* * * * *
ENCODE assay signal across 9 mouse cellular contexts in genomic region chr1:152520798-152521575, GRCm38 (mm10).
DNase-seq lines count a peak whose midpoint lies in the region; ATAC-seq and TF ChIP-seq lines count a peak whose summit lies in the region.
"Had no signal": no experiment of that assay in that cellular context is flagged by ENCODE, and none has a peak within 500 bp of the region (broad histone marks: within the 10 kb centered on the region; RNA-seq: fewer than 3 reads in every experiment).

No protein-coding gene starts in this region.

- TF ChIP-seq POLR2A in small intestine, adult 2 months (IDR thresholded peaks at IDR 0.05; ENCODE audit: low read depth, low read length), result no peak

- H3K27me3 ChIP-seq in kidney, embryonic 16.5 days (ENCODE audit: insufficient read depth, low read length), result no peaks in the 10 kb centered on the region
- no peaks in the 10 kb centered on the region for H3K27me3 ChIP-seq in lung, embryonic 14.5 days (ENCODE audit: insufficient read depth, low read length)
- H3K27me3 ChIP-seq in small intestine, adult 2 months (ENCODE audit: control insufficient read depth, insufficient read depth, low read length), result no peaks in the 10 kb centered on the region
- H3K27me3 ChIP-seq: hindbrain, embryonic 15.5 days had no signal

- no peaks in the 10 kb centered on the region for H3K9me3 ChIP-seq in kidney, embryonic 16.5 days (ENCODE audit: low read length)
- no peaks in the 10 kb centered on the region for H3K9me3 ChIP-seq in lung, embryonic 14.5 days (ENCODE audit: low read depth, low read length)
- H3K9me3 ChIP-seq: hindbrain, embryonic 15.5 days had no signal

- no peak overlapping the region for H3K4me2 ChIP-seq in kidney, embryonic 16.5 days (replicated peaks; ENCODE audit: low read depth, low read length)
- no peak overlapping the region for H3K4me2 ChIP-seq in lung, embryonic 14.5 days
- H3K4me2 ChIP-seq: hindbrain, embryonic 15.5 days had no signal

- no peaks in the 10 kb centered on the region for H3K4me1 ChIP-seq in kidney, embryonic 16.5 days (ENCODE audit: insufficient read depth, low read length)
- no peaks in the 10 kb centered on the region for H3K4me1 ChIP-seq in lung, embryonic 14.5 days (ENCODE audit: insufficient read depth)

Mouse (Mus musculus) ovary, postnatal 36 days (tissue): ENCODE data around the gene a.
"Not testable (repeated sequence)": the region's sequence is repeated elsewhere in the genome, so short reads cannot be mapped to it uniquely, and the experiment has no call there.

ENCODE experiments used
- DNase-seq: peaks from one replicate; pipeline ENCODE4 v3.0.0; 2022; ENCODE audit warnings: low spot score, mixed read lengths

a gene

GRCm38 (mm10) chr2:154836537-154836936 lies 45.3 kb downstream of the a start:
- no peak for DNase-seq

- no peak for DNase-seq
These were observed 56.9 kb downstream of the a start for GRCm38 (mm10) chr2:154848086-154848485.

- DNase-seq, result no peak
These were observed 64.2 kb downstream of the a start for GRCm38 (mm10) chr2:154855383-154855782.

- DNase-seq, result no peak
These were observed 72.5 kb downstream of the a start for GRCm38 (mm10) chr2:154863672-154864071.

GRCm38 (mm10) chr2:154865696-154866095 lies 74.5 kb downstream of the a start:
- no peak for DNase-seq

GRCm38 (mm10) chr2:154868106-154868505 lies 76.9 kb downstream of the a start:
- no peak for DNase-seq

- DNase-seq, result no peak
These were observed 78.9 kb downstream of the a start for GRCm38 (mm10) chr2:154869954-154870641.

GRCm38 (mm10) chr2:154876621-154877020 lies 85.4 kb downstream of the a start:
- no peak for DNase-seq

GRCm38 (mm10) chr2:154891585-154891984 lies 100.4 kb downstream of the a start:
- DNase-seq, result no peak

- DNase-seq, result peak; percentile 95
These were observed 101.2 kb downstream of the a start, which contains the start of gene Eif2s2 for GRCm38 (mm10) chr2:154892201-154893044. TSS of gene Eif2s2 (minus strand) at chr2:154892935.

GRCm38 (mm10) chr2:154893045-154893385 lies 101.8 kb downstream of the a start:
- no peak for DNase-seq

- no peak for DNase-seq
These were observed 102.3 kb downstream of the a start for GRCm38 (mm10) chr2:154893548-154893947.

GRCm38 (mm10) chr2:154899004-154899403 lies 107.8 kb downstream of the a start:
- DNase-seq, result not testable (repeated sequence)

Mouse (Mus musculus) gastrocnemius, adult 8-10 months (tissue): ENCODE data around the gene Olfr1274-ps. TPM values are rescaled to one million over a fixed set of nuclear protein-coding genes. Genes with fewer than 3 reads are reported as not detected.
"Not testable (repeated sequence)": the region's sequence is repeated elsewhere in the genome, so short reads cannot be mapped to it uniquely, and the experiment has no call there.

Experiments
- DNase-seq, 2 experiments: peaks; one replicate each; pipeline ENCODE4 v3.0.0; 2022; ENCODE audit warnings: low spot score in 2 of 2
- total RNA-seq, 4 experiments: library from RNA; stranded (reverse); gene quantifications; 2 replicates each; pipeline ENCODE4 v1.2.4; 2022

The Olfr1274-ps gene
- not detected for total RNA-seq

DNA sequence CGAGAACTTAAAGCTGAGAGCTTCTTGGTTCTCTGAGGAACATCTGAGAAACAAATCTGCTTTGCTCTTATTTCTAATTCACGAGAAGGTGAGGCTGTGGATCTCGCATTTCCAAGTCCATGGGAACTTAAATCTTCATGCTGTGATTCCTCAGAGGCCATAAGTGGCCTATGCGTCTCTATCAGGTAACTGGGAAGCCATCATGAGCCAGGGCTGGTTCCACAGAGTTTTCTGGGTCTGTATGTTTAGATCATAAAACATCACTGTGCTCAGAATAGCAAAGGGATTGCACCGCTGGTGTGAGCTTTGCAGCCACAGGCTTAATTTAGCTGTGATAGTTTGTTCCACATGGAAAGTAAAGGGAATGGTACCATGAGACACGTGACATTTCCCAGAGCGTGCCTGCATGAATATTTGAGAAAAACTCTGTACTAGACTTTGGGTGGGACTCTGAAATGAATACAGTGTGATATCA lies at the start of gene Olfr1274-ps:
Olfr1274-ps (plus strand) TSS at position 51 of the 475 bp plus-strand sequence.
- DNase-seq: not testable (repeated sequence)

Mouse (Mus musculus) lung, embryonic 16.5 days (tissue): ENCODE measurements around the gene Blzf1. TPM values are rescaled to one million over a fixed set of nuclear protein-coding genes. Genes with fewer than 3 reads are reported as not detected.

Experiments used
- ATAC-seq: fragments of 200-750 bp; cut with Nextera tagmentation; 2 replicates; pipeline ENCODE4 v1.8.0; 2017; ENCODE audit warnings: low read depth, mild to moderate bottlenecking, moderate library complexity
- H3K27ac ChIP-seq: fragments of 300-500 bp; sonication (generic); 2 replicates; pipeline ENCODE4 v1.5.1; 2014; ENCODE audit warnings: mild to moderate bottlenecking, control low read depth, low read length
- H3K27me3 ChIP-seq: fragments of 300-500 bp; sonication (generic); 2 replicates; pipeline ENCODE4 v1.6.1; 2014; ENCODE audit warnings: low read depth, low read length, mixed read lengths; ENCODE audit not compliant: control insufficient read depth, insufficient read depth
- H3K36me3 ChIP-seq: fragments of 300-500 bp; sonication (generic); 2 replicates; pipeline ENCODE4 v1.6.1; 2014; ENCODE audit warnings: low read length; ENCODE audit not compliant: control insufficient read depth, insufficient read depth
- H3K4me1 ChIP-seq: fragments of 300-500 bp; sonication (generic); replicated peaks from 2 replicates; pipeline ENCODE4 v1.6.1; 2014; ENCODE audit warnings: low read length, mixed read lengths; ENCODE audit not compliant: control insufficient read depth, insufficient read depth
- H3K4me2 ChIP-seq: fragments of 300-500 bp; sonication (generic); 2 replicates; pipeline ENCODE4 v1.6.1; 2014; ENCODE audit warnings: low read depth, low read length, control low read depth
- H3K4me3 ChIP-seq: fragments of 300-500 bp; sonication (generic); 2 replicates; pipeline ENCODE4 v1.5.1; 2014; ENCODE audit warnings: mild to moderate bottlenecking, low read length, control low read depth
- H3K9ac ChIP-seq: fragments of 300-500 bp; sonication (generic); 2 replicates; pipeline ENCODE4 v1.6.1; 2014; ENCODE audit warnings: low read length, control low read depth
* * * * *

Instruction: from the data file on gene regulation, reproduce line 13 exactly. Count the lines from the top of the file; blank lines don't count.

- no peak overlapping the region for H3K4me2 ChIP-seq in kidney, embryonic 16.5 days (replicated peaks; ENCODE audit: low read depth, low read length)